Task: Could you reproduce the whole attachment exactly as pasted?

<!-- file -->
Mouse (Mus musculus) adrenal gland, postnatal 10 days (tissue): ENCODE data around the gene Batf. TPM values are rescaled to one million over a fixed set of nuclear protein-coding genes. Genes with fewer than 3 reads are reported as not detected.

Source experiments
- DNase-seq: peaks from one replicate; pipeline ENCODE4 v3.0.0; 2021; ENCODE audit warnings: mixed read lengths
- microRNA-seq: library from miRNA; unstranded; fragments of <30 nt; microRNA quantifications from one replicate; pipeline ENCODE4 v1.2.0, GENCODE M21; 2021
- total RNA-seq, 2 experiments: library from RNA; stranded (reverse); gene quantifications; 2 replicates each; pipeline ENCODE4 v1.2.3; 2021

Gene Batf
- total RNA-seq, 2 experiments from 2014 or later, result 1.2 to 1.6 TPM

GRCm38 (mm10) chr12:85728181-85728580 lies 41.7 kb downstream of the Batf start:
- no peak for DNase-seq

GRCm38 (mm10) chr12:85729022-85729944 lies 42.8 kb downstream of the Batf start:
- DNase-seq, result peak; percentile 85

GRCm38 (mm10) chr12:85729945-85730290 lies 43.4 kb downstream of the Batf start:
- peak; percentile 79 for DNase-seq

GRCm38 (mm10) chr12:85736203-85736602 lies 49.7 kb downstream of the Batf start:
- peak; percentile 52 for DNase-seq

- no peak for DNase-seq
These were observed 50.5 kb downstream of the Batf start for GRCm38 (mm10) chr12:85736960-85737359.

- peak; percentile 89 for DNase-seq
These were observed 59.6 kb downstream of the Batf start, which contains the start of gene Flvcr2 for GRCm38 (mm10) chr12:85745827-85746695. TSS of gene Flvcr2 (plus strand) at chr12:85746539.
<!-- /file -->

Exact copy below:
Mouse (Mus musculus) adrenal gland, postnatal 10 days (tissue): ENCODE data around the gene Batf. TPM values are rescaled to one million over a fixed set of nuclear protein-coding genes. Genes with fewer than 3 reads are reported as not detected.

Source experiments
- DNase-seq: peaks from one replicate; pipeline ENCODE4 v3.0.0; 2021; ENCODE audit warnings: mixed read lengths
- microRNA-seq: library from miRNA; unstranded; fragments of <30 nt; microRNA quantifications from one replicate; pipeline ENCODE4 v1.2.0, GENCODE M21; 2021
- total RNA-seq, 2 experiments: library from RNA; stranded (reverse); gene quantifications; 2 replicates each; pipeline ENCODE4 v1.2.3; 2021

Gene Batf
- total RNA-seq, 2 experiments from 2014 or later, result 1.2 to 1.6 TPM

GRCm38 (mm10) chr12:85728181-85728580 lies 41.7 kb downstream of the Batf start:
- no peak for DNase-seq

GRCm38 (mm10) chr12:85729022-85729944 lies 42.8 kb downstream of the Batf start:
- DNase-seq, result peak; percentile 85

GRCm38 (mm10) chr12:85729945-85730290 lies 43.4 kb downstream of the Batf start:
- peak; percentile 79 for DNase-seq

GRCm38 (mm10) chr12:85736203-85736602 lies 49.7 kb downstream of the Batf start:
- peak; percentile 52 for DNase-seq

- no peak for DNase-seq
These were observed 50.5 kb downstream of the Batf start for GRCm38 (mm10) chr12:85736960-85737359.

- peak; percentile 89 for DNase-seq
These were observed 59.6 kb downstream of the Batf start, which contains the start of gene Flvcr2 for GRCm38 (mm10) chr12:85745827-85746695. TSS of gene Flvcr2 (plus strand) at chr12:85746539.